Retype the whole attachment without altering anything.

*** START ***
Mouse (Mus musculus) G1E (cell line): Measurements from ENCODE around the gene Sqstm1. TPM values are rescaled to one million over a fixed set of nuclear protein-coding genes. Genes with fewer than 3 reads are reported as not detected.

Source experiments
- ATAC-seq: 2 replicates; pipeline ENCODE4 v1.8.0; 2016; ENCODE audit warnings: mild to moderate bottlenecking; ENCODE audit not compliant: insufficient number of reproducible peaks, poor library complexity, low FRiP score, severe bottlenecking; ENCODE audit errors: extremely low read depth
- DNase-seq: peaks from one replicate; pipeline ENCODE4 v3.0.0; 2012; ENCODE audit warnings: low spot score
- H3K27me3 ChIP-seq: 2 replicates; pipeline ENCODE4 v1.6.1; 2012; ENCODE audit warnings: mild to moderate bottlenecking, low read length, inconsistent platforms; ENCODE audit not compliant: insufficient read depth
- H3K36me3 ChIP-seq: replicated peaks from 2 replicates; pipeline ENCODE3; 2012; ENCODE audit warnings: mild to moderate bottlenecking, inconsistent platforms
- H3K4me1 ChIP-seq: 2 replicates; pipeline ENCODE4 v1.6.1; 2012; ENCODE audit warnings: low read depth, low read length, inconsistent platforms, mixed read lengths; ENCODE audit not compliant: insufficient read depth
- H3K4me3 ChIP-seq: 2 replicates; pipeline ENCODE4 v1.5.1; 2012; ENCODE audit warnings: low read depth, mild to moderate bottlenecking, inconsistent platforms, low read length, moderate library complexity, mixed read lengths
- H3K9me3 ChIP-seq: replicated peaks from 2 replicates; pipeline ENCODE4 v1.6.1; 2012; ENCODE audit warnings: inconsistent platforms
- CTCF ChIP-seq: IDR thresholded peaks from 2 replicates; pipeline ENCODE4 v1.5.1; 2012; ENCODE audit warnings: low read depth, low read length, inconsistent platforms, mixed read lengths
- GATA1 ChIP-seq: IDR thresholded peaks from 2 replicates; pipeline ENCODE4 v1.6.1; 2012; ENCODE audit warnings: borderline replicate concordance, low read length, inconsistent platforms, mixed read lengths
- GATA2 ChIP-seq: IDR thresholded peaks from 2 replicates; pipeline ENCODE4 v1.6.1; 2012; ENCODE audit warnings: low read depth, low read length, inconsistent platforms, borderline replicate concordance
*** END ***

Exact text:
Mouse (Mus musculus) G1E (cell line): Measurements from ENCODE around the gene Sqstm1. TPM values are rescaled to one million over a fixed set of nuclear protein-coding genes. Genes with fewer than 3 reads are reported as not detected.

Source experiments
- ATAC-seq: 2 replicates; pipeline ENCODE4 v1.8.0; 2016; ENCODE audit warnings: mild to moderate bottlenecking; ENCODE audit not compliant: insufficient number of reproducible peaks, poor library complexity, low FRiP score, severe bottlenecking; ENCODE audit errors: extremely low read depth
- DNase-seq: peaks from one replicate; pipeline ENCODE4 v3.0.0; 2012; ENCODE audit warnings: low spot score
- H3K27me3 ChIP-seq: 2 replicates; pipeline ENCODE4 v1.6.1; 2012; ENCODE audit warnings: mild to moderate bottlenecking, low read length, inconsistent platforms; ENCODE audit not compliant: insufficient read depth
- H3K36me3 ChIP-seq: replicated peaks from 2 replicates; pipeline ENCODE3; 2012; ENCODE audit warnings: mild to moderate bottlenecking, inconsistent platforms
- H3K4me1 ChIP-seq: 2 replicates; pipeline ENCODE4 v1.6.1; 2012; ENCODE audit warnings: low read depth, low read length, inconsistent platforms, mixed read lengths; ENCODE audit not compliant: insufficient read depth
- H3K4me3 ChIP-seq: 2 replicates; pipeline ENCODE4 v1.5.1; 2012; ENCODE audit warnings: low read depth, mild to moderate bottlenecking, inconsistent platforms, low read length, moderate library complexity, mixed read lengths
- H3K9me3 ChIP-seq: replicated peaks from 2 replicates; pipeline ENCODE4 v1.6.1; 2012; ENCODE audit warnings: inconsistent platforms
- CTCF ChIP-seq: IDR thresholded peaks from 2 replicates; pipeline ENCODE4 v1.5.1; 2012; ENCODE audit warnings: low read depth, low read length, inconsistent platforms, mixed read lengths
- GATA1 ChIP-seq: IDR thresholded peaks from 2 replicates; pipeline ENCODE4 v1.6.1; 2012; ENCODE audit warnings: borderline replicate concordance, low read length, inconsistent platforms, mixed read lengths
- GATA2 ChIP-seq: IDR thresholded peaks from 2 replicates; pipeline ENCODE4 v1.6.1; 2012; ENCODE audit warnings: low read depth, low read length, inconsistent platforms, borderline replicate concordance